College of Education

Laura Eicher named director of teacher residency program for the Clemson University College of Education


Laura Eicher has been named director of the Clemson University College of Education Teacher Residency Program. Eicher has served as coordinator of the program for the last two years and will assume the role officially in May 2021.

In the role, Eicher will manage all aspects of the program, including working with residents and mentor teachers and the faculty, staff and district partners involved in the program. Eicher will also seek grant and philanthropic support in order to expand the program.

According to Michelle Cook, associate dean for undergraduate studies in the College, Eicher’s extensive experience in the role makes her the ideal candidate for the job, and she has proven over the last two years to be uniquely suited to the many aspects that define it.

“Laura has and will continue to ensure the best possible matches and placements with trained mentor teachers for our teacher residents,” Cook said. “She has demonstrated the ability to manage a large-scale project by understanding the bigger picture while being able to juggle multiple tasks.”

Laura Eicher

Eicher said the variety of tasks in front her is an aspect of the job she enjoys. She said she finds the work challenging and rewarding because she truly believes in the benefits of the program, and that it is gratifying to work with teacher residents who are the highest quality students devoted to becoming the most effective teachers possible.

She has also enjoyed working with district partners in her time coordinating the program. She said representatives from each district are true partners in the process and do a wonderful job of choosing the best mentor teachers who are not only committed to the students in their classroom but are also dedicated to developing new teachers.

“I have seen firsthand how much our residents grow as educators, and I hear from mentor teachers how much their students benefit from having two teachers during the residency,” Eicher said. “It is a privilege to work with so many people committed to improving education in our state.”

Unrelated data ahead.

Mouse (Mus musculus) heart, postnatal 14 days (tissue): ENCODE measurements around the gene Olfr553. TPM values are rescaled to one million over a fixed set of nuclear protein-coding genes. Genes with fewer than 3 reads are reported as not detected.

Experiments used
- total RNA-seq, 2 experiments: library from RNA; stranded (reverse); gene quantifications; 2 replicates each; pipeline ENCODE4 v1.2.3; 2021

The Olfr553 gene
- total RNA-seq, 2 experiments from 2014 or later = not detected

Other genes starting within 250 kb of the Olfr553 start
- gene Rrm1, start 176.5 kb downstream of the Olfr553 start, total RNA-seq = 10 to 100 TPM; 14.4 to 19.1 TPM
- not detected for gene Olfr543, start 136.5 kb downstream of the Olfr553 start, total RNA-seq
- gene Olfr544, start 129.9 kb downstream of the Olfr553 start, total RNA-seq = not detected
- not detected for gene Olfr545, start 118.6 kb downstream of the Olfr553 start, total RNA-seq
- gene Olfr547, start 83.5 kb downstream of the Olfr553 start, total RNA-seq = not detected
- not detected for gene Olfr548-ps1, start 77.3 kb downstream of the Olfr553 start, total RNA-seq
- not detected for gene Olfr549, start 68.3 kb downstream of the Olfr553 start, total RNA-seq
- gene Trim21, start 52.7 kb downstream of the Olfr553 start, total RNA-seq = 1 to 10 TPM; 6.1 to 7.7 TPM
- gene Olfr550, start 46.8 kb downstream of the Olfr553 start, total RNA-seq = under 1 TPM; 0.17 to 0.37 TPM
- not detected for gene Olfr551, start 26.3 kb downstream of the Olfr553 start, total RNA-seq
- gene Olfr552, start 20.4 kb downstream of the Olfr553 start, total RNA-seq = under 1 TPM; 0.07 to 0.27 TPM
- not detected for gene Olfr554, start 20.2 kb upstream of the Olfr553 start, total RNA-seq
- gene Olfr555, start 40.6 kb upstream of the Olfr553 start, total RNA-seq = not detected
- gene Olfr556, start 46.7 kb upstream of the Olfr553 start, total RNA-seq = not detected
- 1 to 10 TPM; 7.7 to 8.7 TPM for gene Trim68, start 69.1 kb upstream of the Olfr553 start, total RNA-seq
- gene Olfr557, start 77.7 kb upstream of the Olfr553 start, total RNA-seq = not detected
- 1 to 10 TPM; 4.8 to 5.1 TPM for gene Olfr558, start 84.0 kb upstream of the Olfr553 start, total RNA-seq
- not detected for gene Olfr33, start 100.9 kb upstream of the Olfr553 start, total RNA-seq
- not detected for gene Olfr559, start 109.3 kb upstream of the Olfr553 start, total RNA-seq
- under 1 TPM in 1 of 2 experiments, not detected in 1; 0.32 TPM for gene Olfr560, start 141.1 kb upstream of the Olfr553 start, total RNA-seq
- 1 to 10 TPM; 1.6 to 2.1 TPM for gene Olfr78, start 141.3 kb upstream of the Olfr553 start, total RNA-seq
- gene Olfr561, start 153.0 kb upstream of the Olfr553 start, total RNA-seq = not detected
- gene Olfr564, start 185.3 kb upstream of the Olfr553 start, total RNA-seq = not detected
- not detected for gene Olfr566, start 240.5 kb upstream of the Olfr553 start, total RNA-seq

At the heart of the residency program is the College of Education‘s combined degree option for undergraduate education students. This degree option replaces student teaching in a student’s final undergraduate semester with graduate education classes, and the following year is comprised of a year-round teacher residency with an experienced master teacher who continuously gathers data about a resident’s progress to provide targeted support and feedback.

Laura Eicher (right) talks with a teacher resident in Clemson’s teacher residency program during a co-teaching planning meeting between residents and master teachers.

Residents spend the year-round residency in a district school, moving from a collaborative, co-teaching role in the classroom to an increasingly demanding, lead-teaching role. Using a variety of instructional coaching strategies, master teachers provide valuable insight into effective teaching methodologies, helping residents develop the knowledge and skills that come from years of experience.

Eicher has an extensive list of things she wants to accomplish as director of teacher residency, but she said her first priority is program evaluation. The college has collected a large amount of data from teacher residents, both during and after their completion of the program, so Eicher looks forward to further examining this data in order to continue to measure the program’s success and make improvements based on outcomes.

“We will soon have three cohorts of residents who have completed the program,” Eicher said. “While we have evidence that the residency program successfully prepares effective teachers, we need to provide additional data that the program is making a difference in student achievement outcomes as well.”

After this evaluation is complete, Eicher plans to then focus on expanding the program to other parts of the state, specifically in areas with underperforming schools and high teacher attrition. Part of this goal is securing grant funding to help support and diversify the pool of teacher residents.

Expansion of the program is a key component in its future, bringing it even more into alignment with the college and University’s land-grant mission, according to George J. Petersen, founding dean of the College.

“Teacher residency programs have been shown to improve teacher recruitment and retention and produce more effective teachers, and there are several districts seeking to improve teacher turnover rates and student outcomes that could benefit from a teacher residency program,” Petersen said. “Our program produces best-in-class teachers who remain in the profession, so we want nothing more than to replicate the success we’ve had in as many different areas as possible.”

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